“My dad tried to throw himself off our balcony, and two years later he’s still on the waiting list. I’m afraid to leave him alone.”
“I was raped by a colleague and my boss has threatened me with disciplinary action if I speak out or access counselling.”
“I’m fighting for an inquest for my teenage daughter who died a preventable death in a secure mental health unit, but I can’t afford a lawyer.”
“My grandchildren are being beaten at home. I’ve got stacks of evidence here, but I’m being ignored by social services and threatened by the police.”
That was when I realised how many of us are trapped in this nightmare together. I’ve been involved in anti-austerity campaigns for almost a decade, so I thought I knew how bad things were, but I was wrong.
Since 2010, several billion pounds’ worth of cuts to essential health and social services have been linked to over 120,000 deaths in the UK; I thought funding was the issue, but I was wrong about that too. Austerity only explains why the capacity of mental health services to help has been crippled, especially for marginalised communities, young people and rural dwellers. What it does not explain is why these services so often do active harm. This is an issue with roots far deeper than Tory austerity.
An unjust reality
Evidence for the central role of trauma in mental health problems is overwhelming. There is a reason we are seeing a Black mental health crisis, with people of colour more likely to be sectioned, overmedicated and assaulted by those meant to care for them. There is a reason why almost half of women who have endured severe mental distress are survivors of sexual violence. There is a reason why almost half of those in need of benefits and half of those in financial debt are struggling with their mental health.
The common thread is trauma, the impact of which is magnified not just by austerity, but also by a mental health system, which, while essential, is as unequal as the rest of society.
Last year, I was diagnosed with post-traumatic stress disorder (PTSD). Gaia suffered from severe PTSD, so I recognised the escalating cycle of insomnia, sleep disturbances, panic attacks and flashbacks that had already pushed me out of two jobs, my relationship and my home.
PTSD means the brain is more sensitive to certain trauma-related stimuli. There’s no doubt that my brain works differently from the way it did before Gaia was taken from us. I metamorphosed from a confident, fearless and idealistic young professional to an insular, nervous wreck, unemployed and too exhausted to even apply for the benefits I was entitled to. I couldn’t bear to be told by one more person that my pain wasn’t worth anything, as have 125,000 others with mental health conditions who’ve had their benefits slashed.
Did I suffer these symptoms because my brain is dysfunctional, as the medical model says (this is a widely followed theory that views mental health problems as physical illnesses, treating them with medication)? Was I broken by what happened? Or, after the trauma, did my brain adapt to a learned reality that we are living in an unjust world where the unthinkable can happen?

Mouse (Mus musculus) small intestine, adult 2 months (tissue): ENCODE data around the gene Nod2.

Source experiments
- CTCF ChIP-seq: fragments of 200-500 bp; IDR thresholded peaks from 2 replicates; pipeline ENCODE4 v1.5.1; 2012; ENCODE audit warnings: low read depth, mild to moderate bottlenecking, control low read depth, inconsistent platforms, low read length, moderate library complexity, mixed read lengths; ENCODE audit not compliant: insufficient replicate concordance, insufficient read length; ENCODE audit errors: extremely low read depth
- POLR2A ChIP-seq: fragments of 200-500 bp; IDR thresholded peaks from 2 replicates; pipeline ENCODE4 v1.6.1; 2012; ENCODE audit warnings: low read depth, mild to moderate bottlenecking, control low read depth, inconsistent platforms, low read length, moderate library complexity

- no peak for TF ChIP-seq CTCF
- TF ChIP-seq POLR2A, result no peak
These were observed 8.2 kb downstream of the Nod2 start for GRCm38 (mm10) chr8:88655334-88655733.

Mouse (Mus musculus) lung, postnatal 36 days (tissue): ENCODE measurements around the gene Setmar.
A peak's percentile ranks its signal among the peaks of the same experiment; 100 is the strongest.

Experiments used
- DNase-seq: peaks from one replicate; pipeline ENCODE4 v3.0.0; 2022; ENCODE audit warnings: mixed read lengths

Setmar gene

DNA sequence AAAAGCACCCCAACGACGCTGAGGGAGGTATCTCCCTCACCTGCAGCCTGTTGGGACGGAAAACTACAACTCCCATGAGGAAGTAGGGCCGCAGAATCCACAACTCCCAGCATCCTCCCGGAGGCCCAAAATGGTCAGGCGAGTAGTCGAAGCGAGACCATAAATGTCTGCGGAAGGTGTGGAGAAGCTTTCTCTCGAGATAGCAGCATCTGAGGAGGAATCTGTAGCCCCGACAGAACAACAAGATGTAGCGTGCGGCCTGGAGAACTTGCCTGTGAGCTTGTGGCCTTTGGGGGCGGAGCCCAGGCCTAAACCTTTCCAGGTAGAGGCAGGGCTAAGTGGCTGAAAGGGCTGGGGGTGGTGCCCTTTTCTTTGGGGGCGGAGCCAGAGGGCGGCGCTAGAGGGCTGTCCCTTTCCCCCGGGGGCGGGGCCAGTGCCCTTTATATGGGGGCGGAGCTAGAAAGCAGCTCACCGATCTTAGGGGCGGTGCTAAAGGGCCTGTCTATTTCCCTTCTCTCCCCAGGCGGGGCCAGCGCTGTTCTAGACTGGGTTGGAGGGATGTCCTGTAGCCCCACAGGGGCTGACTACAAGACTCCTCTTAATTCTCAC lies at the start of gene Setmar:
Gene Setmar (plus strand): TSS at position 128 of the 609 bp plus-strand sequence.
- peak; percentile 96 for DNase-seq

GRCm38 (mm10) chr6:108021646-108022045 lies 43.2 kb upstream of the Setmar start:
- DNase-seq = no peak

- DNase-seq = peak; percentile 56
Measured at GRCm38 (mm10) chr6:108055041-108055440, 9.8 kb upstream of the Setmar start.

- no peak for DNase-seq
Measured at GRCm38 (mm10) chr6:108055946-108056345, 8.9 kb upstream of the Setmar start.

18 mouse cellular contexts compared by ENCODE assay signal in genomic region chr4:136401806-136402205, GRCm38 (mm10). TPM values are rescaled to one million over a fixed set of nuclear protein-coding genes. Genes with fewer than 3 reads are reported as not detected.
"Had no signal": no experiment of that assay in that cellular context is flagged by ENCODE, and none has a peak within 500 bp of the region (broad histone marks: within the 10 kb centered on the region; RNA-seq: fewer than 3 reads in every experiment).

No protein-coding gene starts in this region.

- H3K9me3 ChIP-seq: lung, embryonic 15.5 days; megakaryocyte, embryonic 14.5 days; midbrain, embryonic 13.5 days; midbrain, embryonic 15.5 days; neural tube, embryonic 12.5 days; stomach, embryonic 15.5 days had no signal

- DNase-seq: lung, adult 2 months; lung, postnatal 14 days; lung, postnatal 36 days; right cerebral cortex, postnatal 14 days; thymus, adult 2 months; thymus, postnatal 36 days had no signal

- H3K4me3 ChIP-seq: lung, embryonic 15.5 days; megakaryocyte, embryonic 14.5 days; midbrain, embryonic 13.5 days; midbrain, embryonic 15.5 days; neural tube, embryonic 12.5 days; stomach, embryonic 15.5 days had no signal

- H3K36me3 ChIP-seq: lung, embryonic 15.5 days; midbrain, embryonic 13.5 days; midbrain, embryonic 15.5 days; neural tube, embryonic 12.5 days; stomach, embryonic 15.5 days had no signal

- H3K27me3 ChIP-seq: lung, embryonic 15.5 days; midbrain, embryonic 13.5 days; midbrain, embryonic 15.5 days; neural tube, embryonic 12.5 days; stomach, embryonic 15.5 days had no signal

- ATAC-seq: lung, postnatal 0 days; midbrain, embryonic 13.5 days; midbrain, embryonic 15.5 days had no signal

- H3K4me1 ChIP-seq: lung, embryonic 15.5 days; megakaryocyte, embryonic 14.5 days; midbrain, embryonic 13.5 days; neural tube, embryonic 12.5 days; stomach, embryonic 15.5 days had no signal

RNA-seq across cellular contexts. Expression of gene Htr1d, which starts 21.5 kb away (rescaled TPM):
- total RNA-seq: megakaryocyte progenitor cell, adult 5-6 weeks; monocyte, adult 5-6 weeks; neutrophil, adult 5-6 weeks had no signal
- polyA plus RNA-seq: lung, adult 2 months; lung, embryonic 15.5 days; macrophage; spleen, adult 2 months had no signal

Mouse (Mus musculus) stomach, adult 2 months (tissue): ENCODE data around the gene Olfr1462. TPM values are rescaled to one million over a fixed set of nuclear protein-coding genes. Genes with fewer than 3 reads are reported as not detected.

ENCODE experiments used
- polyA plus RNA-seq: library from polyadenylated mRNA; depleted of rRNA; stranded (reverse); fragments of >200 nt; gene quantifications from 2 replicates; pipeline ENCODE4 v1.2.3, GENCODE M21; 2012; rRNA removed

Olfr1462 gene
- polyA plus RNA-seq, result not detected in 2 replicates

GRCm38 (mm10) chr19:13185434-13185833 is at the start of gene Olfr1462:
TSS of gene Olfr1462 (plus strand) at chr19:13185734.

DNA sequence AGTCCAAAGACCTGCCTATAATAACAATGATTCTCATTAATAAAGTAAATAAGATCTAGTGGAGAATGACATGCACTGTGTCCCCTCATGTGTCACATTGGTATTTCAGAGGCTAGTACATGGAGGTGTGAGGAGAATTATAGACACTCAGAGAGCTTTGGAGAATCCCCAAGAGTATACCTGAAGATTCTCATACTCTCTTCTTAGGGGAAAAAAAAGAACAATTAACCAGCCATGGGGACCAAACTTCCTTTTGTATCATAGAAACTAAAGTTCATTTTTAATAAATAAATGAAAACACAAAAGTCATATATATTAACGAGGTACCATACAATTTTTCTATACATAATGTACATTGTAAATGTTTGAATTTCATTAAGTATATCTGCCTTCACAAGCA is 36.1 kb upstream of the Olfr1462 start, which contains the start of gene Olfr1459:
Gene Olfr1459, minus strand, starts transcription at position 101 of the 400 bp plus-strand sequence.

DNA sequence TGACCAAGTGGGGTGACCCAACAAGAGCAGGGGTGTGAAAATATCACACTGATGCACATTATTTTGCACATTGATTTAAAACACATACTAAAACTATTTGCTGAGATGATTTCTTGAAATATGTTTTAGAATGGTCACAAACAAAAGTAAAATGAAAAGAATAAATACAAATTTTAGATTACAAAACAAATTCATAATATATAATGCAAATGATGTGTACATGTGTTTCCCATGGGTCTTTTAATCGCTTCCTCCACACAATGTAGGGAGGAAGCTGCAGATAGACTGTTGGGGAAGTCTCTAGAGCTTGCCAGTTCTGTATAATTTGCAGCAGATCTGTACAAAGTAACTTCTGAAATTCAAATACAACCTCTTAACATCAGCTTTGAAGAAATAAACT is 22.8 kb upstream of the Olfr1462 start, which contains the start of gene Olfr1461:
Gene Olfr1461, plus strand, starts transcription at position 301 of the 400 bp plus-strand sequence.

It might not seem an important distinction, but knowing, loving and losing Gaia – whose trauma was incalculably greater than my own – has taught me just how important that question is.
If my brain is to blame, I am what is broken here. The medical model justifies medicating people so they live and work obediently in an unjust world. It is the psychological equivalent of smashing square pegs into round holes until they fit – even if you break them in the process. There’s a strong financial incentive for this because drugs are cheaper than talking therapy. That’s where austerity comes in.
The oppressors and the oppressed
Like the murky inquest system we will have to navigate for the investigation into Gaia’s death, the medical model of mental health shifts accountability onto the oppressed and away from those oppressing them, whether that’s a family member or policymakers in government.
But if we take a trauma-informed approach, then the perpetrators of the trauma itself are to blame. They, and the systems that enabled their actions, can be held accountable. Whether that trauma is related to childhood or sexual abuse, hate crime and prejudice, structural racism, domestic violence, poverty or something else, suddenly your lived experience matters. An approach that values lived experience is vital not just for those using the system, but for fixing the system itself.
We are wired for connection. Little is more central to our wellbeing than a sense that we belong, that our experiences are valued, our stories heard. By pathologising symptoms that are most often caused by trauma, the medical model obscures our view of oppression, upholds the status quo and silences precisely the people we should be turning to for leadership: those with lived experience.
Some psychologists and users of mental health services are pushing for change. Mental distress – and the sharp learning curve that comes from any sustained engagement with the mental health system – can be a great teacher. Trauma can be a great teacher. But every day there are more deaths by indifference – another sibling, child or parent who has died waiting for someone to listen to their story. Dying along with them is the invaluable wisdom they’ve accumulated.
That I am slowly getting back on my feet is only thanks to the love and support of friends and family, and the inspiration Gaia gives me every day to keep speaking out. For me and many others the only thing standing between us and the void is the prospect of finally being heard, the possibility of change.